Editorial: How Should We Regulate the Way Young People Are Introduced to Alcohol?

Tina Lam Ph.D.


Globally, alcohol is the leading risk factor for death and disability in the population aged 15–49 years, accounting for almost 10% of deaths [1]. Worldwide per capita consumption is projected to increase [2], and two thirds of the alcohol industry’s revenue is accounted for by drinking above government guidelines [3]. Youth alcohol use is of particular concern because of teenage overrepresentation in acute harms such as alcohol-related emergency department presentations [4] and as earlier initiation and heavier consumption during adolescence increase the likelihood of chronic harms such as compromised brain development [5], alcohol dependence, diminished study or work capacity [6], and dose-dependent conditions such as cancer [7].

Although adolescent abstinence is becoming more common in high-income countries, one third of U.S. 12th graders [8] and half of 16- to 17-year-old Australian school students still used alcohol in the past month [9]. Most governments regulate alcohol [2], and it is important to examine which approaches are more efficacious in preventing harms. In this issue of the Journal of Adolescent Health, Epstein et al. [10] sought to compare the impact of alcohol policies in the U.S. and Australia, specifically as they relate to young people under the legal drinking/purchase age.

During the era of U.S. Prohibition, Australia adopted a conceptual alternative that sought to reduce the harms of alcohol primarily through controlling access to alcohol, rather than prohibiting alcohol outright [11]. Currently, the U.S. has what can be described as a “zero-tolerance” public health approach to alcohol use among youth, which relies more punitive measures such as school suspensions and police involvement to deter alcohol use before the legal minimum drinking age of 21 years. In contrast, since 2009, in Australia, has adopted a “harm minimization” approach that encourages the gradual introduction of “responsible drinking” to teenagers within the context of families [12]. Australia does not have a legal minimum drinking age per se. Instead, the minimum age to purchase alcohol is 18 years, and “secondary supply” laws allow for parents (but not other unauthorized parties without consent) to provide alcohol to children within homes [13].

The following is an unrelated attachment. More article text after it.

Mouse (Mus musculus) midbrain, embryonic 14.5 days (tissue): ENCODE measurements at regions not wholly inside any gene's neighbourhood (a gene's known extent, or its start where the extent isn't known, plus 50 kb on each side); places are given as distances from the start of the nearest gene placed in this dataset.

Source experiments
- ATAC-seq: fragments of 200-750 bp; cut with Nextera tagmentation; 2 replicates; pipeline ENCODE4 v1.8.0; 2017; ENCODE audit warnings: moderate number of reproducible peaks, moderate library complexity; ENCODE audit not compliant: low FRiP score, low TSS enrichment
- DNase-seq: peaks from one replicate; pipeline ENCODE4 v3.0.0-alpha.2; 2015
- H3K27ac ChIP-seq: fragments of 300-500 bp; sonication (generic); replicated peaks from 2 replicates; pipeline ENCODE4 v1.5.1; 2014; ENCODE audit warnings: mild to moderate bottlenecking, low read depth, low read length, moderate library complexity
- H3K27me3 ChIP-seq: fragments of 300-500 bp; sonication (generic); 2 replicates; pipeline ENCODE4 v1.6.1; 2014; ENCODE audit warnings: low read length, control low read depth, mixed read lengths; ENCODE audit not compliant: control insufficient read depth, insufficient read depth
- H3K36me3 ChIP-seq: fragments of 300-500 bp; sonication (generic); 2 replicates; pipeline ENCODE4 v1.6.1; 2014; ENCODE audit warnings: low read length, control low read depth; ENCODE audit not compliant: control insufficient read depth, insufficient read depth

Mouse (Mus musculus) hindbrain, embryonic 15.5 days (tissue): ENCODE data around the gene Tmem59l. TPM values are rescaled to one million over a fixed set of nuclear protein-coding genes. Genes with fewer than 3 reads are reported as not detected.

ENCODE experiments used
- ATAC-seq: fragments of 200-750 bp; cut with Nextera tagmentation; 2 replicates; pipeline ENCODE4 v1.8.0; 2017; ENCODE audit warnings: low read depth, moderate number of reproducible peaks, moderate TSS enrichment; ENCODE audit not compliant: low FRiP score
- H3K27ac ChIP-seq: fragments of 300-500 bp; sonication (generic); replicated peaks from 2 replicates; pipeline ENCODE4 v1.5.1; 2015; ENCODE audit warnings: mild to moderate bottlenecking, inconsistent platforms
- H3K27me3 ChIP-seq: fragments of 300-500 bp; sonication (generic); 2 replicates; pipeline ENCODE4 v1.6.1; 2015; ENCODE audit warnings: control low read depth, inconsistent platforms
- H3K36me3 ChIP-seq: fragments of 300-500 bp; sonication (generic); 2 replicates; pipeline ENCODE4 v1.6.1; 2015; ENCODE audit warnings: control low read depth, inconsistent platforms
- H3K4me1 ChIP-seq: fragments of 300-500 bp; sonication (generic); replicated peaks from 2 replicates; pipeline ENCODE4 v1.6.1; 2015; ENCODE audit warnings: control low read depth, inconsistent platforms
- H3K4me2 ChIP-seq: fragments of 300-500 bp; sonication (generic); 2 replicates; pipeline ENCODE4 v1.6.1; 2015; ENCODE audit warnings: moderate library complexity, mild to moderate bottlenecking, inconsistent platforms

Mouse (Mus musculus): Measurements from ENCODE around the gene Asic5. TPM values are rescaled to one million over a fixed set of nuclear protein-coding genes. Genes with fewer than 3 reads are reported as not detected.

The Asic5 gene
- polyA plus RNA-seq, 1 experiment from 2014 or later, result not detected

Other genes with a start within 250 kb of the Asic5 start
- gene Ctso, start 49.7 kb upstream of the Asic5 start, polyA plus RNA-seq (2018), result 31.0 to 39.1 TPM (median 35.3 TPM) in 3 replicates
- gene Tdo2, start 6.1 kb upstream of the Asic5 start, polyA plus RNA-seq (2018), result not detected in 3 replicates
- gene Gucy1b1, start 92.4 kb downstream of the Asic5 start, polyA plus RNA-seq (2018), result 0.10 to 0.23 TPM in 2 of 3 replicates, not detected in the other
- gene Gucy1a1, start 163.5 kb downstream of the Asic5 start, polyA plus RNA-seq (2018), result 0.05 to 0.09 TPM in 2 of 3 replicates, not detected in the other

The Epstein et al. study was conducted in Washington State (the U.S.) and Victoria (Australia) using matched survey instruments and methods. Their samples were representative of seventh-grade school students (aged 13 years), and remarkably, 88% were followed up with at age 25 years. The main finding was that within both state’s cohorts, earlier alcohol use was consistently associated with higher alcohol problems at age 25 years. The alcohol-related permissiveness of school and parents did not moderate this relationship between early alcohol use and later problems. In comparing the cohorts, as those in the U.S. sample initiated drinking at a later age, a smaller proportion demonstrated alcohol problems in their 20s. The authors conclude that Australia’s harm reduction policy was not supported as a means of reducing adult alcohol problems and goes on to describe how various countries are moving toward increasing the minimum legal drinking/purchase age.

An important question remains: To what extent can these effects be attributed to Australia’s cultural history and lower purchase age, rather than specifically to a harm reduction philosophy? It can be difficult to disentangle the protective effects of a higher drinking age [14] from the way in which alcohol use is negotiated at younger ages (zero tolerance vs. gradual initiation). The more permissive school attitudes in Australia could be attributed both to a harm reduction philosophy and/or to the simple fact that, unlike in the U.S., many Australian Year 12 school students are of legal purchase age.

Click here for the full editorial.

Retrieved from https://www.sciencedirect.com/science/article/pii/S1054139X20301361?dgcid=author

The opinions expressed in this post are those of the authors. They do not purport to reflect the opinions or views of the FASD Prevention Conversation Project, its stakeholders, or funders.

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